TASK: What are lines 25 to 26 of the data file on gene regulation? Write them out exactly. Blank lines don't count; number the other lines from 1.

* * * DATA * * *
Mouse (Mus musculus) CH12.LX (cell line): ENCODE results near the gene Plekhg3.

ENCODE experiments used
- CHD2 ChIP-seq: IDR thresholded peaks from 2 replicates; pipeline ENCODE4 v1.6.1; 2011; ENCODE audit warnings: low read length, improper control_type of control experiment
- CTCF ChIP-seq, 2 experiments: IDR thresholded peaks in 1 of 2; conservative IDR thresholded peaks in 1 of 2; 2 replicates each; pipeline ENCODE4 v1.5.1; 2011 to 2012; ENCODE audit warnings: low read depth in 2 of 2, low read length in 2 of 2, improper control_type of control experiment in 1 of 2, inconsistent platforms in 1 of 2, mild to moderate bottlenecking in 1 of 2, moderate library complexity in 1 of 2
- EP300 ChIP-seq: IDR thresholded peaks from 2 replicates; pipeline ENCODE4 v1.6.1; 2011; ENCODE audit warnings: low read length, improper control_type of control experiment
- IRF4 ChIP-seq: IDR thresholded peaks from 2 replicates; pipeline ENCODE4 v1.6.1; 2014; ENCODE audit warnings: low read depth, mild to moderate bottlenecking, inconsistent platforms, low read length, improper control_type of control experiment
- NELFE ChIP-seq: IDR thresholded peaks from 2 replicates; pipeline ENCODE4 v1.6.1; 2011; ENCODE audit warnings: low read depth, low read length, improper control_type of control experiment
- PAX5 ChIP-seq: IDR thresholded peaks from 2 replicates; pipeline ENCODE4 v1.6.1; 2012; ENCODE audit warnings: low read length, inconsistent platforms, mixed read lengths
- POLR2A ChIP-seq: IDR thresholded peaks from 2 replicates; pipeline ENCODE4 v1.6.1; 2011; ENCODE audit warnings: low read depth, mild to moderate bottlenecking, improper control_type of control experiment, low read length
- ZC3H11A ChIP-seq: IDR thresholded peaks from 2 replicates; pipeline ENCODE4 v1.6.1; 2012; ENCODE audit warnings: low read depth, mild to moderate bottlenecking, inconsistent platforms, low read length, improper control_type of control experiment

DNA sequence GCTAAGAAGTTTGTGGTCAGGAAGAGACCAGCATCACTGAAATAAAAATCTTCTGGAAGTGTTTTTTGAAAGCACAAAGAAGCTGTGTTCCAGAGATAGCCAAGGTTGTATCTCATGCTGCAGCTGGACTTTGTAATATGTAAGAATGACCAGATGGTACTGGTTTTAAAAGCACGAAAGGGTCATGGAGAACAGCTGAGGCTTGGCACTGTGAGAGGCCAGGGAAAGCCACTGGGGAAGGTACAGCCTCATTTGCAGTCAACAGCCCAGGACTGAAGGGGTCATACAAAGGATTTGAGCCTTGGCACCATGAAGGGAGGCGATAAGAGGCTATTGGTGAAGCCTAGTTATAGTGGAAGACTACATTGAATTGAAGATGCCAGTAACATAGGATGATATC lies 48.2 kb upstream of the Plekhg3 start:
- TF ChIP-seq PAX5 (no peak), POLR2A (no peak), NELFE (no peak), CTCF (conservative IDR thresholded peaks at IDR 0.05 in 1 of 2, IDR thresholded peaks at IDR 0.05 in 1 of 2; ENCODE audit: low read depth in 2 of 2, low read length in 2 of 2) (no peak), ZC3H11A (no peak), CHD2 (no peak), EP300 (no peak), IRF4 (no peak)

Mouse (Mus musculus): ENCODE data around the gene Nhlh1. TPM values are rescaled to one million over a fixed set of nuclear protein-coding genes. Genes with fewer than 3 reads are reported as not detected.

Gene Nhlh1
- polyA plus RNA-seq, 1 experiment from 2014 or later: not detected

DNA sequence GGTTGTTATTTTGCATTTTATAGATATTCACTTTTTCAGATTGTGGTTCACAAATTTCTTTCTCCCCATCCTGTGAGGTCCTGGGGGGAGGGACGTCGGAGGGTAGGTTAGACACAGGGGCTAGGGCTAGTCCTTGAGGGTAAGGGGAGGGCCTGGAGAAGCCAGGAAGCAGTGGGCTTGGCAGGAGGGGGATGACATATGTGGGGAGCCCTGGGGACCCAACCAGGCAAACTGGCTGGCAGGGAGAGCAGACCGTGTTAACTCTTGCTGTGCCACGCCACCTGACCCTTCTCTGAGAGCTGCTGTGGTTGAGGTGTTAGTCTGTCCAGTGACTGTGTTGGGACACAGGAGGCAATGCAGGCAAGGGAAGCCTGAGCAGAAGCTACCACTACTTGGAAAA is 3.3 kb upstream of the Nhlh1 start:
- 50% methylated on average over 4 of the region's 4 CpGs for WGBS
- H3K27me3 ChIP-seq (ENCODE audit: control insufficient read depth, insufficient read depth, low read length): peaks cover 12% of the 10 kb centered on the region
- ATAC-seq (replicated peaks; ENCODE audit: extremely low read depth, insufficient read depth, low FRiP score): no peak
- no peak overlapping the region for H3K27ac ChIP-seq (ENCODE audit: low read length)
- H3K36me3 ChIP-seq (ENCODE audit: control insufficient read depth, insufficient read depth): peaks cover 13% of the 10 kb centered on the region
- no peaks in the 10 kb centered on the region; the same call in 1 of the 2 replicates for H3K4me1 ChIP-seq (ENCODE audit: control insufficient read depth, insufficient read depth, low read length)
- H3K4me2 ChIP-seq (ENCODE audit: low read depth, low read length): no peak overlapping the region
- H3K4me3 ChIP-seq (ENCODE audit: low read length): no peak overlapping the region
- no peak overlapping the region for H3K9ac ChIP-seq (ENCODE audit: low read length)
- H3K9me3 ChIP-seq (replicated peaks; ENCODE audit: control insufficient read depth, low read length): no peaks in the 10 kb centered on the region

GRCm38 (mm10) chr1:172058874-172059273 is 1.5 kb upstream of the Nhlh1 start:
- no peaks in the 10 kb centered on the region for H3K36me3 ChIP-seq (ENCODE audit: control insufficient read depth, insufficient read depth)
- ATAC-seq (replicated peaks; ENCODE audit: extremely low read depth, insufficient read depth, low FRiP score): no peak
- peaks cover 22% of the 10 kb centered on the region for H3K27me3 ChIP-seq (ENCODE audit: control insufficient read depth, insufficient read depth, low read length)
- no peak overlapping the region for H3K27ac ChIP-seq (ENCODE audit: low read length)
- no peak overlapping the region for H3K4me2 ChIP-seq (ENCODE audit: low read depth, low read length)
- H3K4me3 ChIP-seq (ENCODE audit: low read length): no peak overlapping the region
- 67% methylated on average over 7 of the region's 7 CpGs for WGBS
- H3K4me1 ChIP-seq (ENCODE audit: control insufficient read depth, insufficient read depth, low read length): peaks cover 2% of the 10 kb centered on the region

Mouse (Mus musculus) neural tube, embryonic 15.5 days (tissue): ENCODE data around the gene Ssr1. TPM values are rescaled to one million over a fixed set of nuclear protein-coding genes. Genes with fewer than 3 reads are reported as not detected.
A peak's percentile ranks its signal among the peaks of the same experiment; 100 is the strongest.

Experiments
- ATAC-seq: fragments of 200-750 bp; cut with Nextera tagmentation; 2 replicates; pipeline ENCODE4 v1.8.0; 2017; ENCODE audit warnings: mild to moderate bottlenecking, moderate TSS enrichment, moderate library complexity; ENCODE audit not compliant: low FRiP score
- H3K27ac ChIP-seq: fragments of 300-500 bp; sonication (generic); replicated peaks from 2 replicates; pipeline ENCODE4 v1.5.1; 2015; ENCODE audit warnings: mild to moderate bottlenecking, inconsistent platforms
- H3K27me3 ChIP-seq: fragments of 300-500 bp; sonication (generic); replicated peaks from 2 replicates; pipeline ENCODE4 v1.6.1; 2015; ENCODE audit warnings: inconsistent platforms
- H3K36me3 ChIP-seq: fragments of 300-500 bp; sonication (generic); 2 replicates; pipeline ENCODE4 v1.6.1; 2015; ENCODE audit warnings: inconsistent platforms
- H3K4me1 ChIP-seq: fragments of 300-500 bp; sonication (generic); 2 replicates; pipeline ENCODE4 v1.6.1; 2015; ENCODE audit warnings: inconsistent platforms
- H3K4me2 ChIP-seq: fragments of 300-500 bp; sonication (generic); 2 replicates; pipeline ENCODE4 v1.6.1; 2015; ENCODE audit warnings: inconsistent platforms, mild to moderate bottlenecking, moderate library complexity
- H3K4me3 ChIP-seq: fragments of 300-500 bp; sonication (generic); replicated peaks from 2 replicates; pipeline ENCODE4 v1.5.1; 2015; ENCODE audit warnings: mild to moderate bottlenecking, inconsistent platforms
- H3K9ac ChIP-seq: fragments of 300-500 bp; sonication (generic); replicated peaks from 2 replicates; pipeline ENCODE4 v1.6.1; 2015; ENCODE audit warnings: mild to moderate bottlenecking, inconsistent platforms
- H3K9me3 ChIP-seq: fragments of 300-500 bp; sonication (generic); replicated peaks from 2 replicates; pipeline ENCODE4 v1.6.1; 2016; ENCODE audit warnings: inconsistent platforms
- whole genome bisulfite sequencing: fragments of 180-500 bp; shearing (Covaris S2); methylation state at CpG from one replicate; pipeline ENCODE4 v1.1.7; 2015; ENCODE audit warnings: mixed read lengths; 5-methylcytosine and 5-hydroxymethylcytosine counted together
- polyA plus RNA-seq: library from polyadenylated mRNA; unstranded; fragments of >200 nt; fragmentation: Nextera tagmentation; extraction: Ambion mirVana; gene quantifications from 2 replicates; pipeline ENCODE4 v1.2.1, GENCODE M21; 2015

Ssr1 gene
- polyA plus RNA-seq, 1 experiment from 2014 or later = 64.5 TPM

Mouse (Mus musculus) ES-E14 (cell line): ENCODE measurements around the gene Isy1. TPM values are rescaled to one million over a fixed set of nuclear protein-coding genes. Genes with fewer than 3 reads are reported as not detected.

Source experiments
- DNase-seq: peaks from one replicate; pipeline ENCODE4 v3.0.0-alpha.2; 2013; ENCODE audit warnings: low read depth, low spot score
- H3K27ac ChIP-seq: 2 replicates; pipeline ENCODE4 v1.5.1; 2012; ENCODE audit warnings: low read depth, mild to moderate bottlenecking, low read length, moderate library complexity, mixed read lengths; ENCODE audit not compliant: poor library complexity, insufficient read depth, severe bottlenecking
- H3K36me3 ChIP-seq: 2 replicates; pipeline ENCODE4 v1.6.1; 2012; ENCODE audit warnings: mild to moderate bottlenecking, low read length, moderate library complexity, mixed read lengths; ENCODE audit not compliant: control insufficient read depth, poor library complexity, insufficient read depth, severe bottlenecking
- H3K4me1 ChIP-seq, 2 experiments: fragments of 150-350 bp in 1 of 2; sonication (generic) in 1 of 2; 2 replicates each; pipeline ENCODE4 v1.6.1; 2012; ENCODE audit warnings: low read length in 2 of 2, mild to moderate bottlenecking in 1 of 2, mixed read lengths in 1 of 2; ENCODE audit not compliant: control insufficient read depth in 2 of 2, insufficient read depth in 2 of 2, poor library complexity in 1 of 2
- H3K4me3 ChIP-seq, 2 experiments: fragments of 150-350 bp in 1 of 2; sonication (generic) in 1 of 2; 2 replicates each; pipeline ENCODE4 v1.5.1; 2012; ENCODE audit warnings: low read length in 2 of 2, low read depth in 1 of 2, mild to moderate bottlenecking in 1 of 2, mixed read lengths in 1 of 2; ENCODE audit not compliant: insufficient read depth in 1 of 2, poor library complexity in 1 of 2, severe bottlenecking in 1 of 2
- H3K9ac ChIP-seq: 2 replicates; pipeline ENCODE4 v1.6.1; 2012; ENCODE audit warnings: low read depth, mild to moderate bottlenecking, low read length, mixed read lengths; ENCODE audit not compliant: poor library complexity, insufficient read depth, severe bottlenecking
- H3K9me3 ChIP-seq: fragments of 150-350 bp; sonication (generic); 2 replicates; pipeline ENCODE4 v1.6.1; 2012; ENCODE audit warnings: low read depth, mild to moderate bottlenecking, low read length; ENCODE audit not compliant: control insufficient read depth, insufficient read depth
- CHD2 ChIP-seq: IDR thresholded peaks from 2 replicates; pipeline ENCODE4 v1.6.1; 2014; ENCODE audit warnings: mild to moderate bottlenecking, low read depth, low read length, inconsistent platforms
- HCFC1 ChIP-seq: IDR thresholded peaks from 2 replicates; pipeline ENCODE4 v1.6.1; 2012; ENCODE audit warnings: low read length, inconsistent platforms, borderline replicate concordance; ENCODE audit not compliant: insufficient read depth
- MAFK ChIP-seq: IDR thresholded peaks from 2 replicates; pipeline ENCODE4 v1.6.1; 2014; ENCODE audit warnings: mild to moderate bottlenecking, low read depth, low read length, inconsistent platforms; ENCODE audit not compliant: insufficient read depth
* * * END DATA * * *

- no peak overlapping the region for H3K9ac ChIP-seq (ENCODE audit: low read length)
- H3K9me3 ChIP-seq (replicated peaks; ENCODE audit: control insufficient read depth, low read length): no peaks in the 10 kb centered on the region